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Five things to do and five things you should never do



Five things to do and five things you should never do when negotiating a deal.

Bargaining for the next contract for MSEA-SEIU is here. The first team members have been elected. The first proposals are in. Many of the proposals stay the same year to year, pay, benefits, working conditions. We all want a fair contract, no one is out to steal money from the State. Your negotiators have several jobs. They must listen to you first, then their team members, and then the whole team. The most important tool you can give your team is support with phone calls and emails to your legislators when asked. Another piece is the information only the members working the job really know. How has the job changed? What new responsibilities have been added with more work, but no more pay?

Some times your teams can not come right out and tell you exactly what is going on because that is information the State will use to deny even the most justifiable request. We don’t tell them what our proposals are until we begin, we don’t tell them which ones we might be able to compromise on. We are there to do the best job we can for all of the members of all of the bargaining units and this is my take on how we go about it.

If you really want to make gains you need to know which types of information your side relies on you to provide. More isn’t necessarily better, however, and you also need to know the kinds of information you don’t want to give out.

Five things you should bring to the table

1 THE REAL STORY.

“Exaggerating problems, a lack of supportive information, demanding too much are all claims made by the State when we present our proposals. They do it so well, that we must make sure we are prepared and confident in our positions. To make effective changes we need the complete picture, as do the State negotiators.

When information is lacking, you help no one. We must present our proposals and our support information in a professional manner. The bargaining table is not an excuse to vent. Don’t confuse the truth with your opinion.

2 Your Ideas

Bring ideas to improve your unit’s functions even if they’re not directly tied to your proposals. Any savings you bring to the table can be used to achieve gains.

Sounds simple enough, but team members are often reluctant to bring their ideas forward, thinking they have no chance to be heard. In bargaining, that’s not the case. Bargaining assures that these ideas will go straight to the top and will show the State that we are interested in finding savings in order to fund our demands.

3. WHAT YOU WANT.

What would make a better work place?

Make suggestions that will help with employee retention, morale and productivity.

Savings, morale, retention, these are all issues that the State must be interested in to better serve the public. That’s why the State wants to hear what employees want from their jobs and for their futures.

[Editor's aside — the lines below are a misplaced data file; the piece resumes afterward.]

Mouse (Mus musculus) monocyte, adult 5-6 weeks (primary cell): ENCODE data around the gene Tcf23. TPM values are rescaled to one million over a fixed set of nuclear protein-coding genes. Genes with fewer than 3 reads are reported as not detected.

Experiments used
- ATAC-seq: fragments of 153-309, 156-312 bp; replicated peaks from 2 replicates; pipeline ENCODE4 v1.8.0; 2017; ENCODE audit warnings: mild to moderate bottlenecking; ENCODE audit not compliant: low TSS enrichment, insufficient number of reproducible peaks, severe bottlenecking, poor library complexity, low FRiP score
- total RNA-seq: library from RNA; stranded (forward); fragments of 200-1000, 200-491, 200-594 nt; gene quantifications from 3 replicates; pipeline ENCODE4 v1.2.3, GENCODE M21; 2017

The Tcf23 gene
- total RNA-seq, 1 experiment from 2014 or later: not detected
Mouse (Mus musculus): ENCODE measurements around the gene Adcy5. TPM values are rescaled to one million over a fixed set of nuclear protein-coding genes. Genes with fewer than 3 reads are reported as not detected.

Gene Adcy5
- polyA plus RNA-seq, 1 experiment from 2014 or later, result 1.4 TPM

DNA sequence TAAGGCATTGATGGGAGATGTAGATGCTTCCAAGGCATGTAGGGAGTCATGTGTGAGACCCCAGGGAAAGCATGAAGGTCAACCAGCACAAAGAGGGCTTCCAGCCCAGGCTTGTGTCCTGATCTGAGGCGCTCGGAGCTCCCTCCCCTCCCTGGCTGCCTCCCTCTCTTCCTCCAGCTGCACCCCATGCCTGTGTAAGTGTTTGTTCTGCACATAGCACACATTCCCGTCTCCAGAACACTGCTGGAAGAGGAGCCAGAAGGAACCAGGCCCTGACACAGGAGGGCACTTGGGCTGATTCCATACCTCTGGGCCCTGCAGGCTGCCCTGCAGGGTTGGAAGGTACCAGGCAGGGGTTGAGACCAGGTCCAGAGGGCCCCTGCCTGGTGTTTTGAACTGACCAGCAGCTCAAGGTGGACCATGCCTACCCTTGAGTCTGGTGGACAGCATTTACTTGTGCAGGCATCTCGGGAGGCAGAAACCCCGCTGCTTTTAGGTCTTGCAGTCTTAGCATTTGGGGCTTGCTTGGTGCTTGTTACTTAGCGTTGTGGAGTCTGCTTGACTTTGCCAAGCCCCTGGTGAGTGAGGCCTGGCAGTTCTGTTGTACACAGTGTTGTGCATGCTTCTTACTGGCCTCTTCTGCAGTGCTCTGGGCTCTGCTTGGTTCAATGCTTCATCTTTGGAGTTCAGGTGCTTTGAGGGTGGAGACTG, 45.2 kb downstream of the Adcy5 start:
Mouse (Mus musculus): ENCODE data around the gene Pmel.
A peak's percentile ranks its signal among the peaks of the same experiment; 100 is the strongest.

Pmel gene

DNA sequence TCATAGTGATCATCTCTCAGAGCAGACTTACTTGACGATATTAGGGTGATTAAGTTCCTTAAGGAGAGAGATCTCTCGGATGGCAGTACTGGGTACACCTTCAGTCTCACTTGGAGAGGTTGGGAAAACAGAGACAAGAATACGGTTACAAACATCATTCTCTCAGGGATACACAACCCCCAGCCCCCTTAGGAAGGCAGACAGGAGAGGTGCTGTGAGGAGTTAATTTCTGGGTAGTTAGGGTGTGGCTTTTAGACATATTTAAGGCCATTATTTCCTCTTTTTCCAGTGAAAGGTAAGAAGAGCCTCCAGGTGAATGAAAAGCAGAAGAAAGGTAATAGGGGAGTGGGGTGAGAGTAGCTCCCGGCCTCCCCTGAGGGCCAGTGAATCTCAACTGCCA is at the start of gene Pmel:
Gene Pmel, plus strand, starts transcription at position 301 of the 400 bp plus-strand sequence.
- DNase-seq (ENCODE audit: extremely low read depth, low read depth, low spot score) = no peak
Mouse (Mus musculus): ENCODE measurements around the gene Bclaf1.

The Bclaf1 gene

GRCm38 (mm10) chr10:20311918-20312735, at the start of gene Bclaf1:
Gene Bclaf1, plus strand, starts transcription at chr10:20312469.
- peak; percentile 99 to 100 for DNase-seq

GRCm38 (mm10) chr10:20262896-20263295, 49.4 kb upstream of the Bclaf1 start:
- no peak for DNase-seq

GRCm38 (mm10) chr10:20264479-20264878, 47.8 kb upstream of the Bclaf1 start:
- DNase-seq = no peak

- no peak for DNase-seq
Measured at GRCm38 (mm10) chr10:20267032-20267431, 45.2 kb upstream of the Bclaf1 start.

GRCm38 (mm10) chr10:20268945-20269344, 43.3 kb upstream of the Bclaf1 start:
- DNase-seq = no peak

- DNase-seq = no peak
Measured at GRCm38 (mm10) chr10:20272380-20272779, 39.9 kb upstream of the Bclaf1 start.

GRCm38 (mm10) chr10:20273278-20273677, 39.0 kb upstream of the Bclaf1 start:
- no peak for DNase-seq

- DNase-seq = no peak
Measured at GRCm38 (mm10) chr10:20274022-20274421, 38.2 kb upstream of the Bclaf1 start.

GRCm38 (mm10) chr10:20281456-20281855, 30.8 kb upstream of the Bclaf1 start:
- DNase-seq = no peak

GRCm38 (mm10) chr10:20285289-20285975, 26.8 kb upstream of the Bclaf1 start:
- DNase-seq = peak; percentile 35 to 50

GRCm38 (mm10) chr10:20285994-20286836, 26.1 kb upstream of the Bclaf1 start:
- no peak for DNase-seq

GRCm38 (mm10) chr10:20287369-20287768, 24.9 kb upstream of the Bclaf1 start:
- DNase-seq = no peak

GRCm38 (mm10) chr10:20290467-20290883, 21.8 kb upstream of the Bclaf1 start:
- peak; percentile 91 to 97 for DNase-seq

4 NO.

It takes guts to “Just say NO” to the other side ideas, budgets or work rules that just aren’t acceptable.

But saying no to bad ideas up front is not the same as blocking a complete contract. After you say no, you must be ready to provide various alternatives and to discuss the pros and cons.

5 YOUR SUCCESSES.

No one wants to start each day hearing only demands, blame, and discontent. Good news is welcome, too. State employees work with labor management committees all year and we have many mutual success from both sides of the table. State employees seem reluctant to promote the positive.

Whatever the cause, modesty or oversight, employees should tell about accomplishments as a lead in to how so we can be recognized and show that we are willing to work to do even better next time.

Five things You Should Never Say

1. It’s ALL ABOUT THE MONEY AND NOT ABOUT SERVICES. Acting like the services can not be discussed is a negative. We never say that we know best what the State wants. , but we will only do it if we get our demands. We bring much more leverage to the table when we present our demands in the terms of how it will help government function better.

2. MY WAY OR THE HIGHWAY.

People sometimes develop a connection to a certain proposal set of demands that almost become religion. It is never the case that one type of solution is the only one for a situation.

If you bargain with that type of attitude you’re viewed as a roadblock. The other side will assume you have only one idea and will be unwilling to offer counter proposals.

3. NEGATIVE OPINIONS ABOUT MANAGEMENT OR THE OTHER TEAM

It’s simple, but can get overlooked when your team is struggling with a tough decision or a failed proposal. Think before you blame because the other side can’t work with blame and generally don’t want to hear about it unless you can prove that you tried to work it out and it has not worked.

Don’t Say NO WAY.

4 Everything is possible. It may be impossible to give the other side exactly what they want, or it may be impossible in its original form, but before you say impossible, give them some of your reasons and offer to have a conversation about overcoming those objections. You may end up in exactly the same place but you will better understand their viewpoint and proven your willingness to listen.

5 A SURPRISE. When asked most negotiators say they don’t like surprises — especially unpleasant ones.

If the other side thinks there is an agreement don’t keep up the conversation about other issues and then spring the big NO. I know I would prefer to hear that news sooner rather than later.

Getting issues on the table early could help keep a small problem from turning into a roadblock.

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October 5th, 2008 Posted by narsbars | Uncategorized | no comments

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